Although the holidays are filled with sights and sounds of happiness and cheer, often, many of us are left feeling less than joyful around the holiday season that stretches from Thanksgiving to the New Year.
This common experience is often the compilation of spending more money gift giving, the stress of entertaining, and for some of us, spending time with family members that are not so pleasant to be around. Any one of these factors is enough to push someone feeling emotionally vulnerable over the edge.
Although the best solution seems to include indulging in a month long vacation to Tahiti, what are the rest of us to do when we can’t avoid this time of the year and all it brings?
Plan, Plan, Plan
Think about what was stressful about last year, and make adjustments. Create a budget for what you can spend and stick to it. Carve out days/times to shop, cook or clean. Plan out how you will manage that annoying relative. If your aunt seems to always criticize you, find a seat at the opposite end of the table. We can’t always control what people say or do, but we can try to set ourselves up for the best possible scenario. If she still manages to make a dig, manage your reaction, pull her aside and tell her how it makes you feel. Let her know what you would like to see happen instead, i.e. “If you have a concern about my boyfriend, will you bring it up after he leaves next time?” But most importantly, and if you can, plan to spend time with the people who make you happy.
Stick to Your Routine
Many of us abandon our routine of going to the gym, watching what we eat and getting a full nights rest around the holidays. This type of change is enough to throw us off balance. After all, exercise, nutrition and sleep are what keeps us energized, focused and prevents sickness, so we can be productive. We need all of these things working in our favor during the busy season.
Create a New Tradition
Just because you usually host holiday gatherings doesn’t meant that you have to be “Martha Stewart” again this year. Ask someone else in your family to host the holiday party. If that isn’t possible, ask relatives to bring a covered dish to cut down on costs and time in the kitchen cooking and cleaning.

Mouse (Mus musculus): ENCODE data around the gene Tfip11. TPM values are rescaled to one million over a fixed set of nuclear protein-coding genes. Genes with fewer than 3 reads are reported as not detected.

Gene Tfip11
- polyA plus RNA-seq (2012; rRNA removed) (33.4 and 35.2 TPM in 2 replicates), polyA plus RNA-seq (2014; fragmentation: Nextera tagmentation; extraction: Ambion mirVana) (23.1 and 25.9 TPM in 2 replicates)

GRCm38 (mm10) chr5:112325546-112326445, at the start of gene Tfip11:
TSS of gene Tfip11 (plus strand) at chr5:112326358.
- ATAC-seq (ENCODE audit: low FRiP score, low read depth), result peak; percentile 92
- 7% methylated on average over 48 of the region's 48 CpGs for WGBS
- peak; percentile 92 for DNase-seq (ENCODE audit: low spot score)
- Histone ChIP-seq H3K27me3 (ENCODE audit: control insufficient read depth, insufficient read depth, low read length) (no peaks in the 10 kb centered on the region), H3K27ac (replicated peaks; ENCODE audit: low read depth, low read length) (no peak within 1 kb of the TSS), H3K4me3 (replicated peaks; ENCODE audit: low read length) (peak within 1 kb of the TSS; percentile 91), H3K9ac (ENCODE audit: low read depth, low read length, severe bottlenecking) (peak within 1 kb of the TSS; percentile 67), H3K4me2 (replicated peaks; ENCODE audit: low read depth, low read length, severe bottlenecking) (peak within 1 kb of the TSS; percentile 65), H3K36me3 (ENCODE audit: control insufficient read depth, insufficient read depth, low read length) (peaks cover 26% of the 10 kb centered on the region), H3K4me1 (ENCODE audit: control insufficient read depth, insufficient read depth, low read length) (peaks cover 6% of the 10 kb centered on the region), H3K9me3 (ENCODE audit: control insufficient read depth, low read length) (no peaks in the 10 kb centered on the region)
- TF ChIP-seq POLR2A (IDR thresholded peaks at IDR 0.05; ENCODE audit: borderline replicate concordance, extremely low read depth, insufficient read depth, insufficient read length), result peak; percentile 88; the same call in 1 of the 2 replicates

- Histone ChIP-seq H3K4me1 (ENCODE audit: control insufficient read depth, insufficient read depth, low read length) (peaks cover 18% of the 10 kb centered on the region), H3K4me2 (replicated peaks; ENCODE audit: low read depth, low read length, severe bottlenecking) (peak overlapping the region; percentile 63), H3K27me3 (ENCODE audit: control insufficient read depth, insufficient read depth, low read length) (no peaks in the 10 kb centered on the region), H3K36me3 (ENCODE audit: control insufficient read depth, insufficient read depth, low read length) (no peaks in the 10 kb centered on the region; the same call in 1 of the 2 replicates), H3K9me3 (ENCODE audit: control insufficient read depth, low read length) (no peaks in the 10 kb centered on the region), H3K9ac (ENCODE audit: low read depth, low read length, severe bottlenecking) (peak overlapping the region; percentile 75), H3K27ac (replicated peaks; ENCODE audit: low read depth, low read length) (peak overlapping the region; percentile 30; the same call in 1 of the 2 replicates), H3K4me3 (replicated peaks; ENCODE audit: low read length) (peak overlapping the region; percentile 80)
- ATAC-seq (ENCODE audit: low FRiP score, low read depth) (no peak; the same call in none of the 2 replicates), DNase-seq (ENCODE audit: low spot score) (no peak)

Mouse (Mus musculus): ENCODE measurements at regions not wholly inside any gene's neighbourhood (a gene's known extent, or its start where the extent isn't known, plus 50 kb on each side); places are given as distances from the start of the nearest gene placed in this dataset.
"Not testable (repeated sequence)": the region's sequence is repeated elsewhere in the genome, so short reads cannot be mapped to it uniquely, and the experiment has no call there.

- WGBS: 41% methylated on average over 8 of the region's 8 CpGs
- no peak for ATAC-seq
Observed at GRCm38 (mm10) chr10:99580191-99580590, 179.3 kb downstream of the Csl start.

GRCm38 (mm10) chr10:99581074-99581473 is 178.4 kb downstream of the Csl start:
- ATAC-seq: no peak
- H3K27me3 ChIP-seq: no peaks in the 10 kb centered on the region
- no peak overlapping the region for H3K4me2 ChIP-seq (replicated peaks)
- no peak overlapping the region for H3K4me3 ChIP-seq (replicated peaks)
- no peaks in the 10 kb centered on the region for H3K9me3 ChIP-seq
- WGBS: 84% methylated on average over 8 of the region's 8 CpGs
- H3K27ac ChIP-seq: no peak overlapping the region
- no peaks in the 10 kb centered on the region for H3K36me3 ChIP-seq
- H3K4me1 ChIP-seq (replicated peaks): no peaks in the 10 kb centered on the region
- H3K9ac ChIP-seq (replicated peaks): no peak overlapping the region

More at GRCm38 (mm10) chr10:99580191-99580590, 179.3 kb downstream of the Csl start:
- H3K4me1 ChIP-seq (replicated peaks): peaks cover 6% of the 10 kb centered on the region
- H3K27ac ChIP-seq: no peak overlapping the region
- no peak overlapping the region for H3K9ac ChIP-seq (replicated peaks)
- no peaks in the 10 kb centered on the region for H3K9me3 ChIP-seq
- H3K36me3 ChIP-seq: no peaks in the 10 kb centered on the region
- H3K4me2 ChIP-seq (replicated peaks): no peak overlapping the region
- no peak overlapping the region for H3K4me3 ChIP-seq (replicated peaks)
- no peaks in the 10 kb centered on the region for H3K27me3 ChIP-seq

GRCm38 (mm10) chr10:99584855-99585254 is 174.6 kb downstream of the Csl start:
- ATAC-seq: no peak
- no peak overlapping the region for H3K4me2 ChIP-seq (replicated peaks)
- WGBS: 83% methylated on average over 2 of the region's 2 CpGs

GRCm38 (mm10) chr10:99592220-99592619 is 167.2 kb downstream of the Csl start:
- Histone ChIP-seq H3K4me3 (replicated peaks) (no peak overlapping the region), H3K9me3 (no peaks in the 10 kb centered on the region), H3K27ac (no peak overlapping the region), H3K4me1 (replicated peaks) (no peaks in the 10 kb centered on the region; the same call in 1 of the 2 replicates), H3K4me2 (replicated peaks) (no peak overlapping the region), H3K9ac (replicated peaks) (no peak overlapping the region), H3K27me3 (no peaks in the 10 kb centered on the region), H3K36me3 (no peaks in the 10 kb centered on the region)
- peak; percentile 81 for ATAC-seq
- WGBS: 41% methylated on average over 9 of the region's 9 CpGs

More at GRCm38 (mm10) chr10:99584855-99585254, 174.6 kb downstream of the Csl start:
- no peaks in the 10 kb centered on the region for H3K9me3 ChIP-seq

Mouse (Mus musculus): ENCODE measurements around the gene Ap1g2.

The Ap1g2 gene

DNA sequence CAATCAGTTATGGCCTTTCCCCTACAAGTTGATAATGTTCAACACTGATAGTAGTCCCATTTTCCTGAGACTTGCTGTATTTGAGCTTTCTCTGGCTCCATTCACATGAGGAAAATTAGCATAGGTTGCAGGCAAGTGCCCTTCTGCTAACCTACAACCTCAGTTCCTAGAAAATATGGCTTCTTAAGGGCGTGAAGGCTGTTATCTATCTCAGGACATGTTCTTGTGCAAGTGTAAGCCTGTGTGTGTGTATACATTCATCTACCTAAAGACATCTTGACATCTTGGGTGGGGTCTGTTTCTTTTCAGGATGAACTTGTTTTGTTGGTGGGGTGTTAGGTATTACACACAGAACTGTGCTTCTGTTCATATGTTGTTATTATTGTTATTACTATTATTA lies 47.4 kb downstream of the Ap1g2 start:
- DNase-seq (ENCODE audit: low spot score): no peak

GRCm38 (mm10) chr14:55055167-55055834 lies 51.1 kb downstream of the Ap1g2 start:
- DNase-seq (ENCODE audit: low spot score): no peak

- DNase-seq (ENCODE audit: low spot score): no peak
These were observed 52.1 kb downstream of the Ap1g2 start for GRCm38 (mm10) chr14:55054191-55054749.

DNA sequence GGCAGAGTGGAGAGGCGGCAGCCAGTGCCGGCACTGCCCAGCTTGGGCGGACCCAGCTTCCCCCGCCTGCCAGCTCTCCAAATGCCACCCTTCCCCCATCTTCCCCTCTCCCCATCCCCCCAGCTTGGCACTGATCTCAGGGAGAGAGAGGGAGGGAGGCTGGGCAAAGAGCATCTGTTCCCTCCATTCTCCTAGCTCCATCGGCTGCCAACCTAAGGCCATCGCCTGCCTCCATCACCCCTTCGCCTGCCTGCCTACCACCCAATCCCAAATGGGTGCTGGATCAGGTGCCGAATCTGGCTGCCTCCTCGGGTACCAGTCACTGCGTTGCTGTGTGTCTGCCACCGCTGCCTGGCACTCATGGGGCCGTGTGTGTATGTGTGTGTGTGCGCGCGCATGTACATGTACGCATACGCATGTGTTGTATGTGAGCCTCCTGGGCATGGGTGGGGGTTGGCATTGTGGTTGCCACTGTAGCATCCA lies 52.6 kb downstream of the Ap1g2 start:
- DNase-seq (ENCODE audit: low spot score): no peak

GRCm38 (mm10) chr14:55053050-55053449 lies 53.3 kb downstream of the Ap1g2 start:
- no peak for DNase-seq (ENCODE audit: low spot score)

If you find yourself falling into a slump during the holidays, try to get out and be social. Being around our friends and loved ones can improve our mood drastically. Allowing yourself to stay isolated is a breading ground for more feelings of sadness and depression.
Lay off the Alcohol
Even though it may seem easier to deal with Uncle Bob with a couple glasses of eggnog in your system, it also makes you susceptible to more emotional distress. Alcohol by nature is a depressant, and for anyone who has experienced drinking too much, you know that it kick starts depressive symptoms and a cycle of more self-medicating behaviors.
Acknowledge Your Feelings
The holidays can stir up feelings of grief if you have lost a loved one. Naturally, some of us attempt to push these feelings away and try to avoid them altogether. However, these reactions are normal, and burying them will just create spill over and begin to impact your mood and behavior. Instead, acknowledge the way you feel. Just the act of stating how you feel can be therapeutic and may help you move through the various aspects of your grief.
There is a reason people tend to give more during this time of the year, and believe it or not, it has more to do with feeling good personally than anything else. Research indicates that giving to others has a positive impact on how we feel about ourselves. And, giving time can be very valuable. We often have a lot to give and to be thankful for, and sometimes it takes helping others to recognize our blessings.
If you’re feeling sad or depressed for more than two weeks, and nothing is helping to make you feel better, don’t hesitate to get help. Click here to find help near you.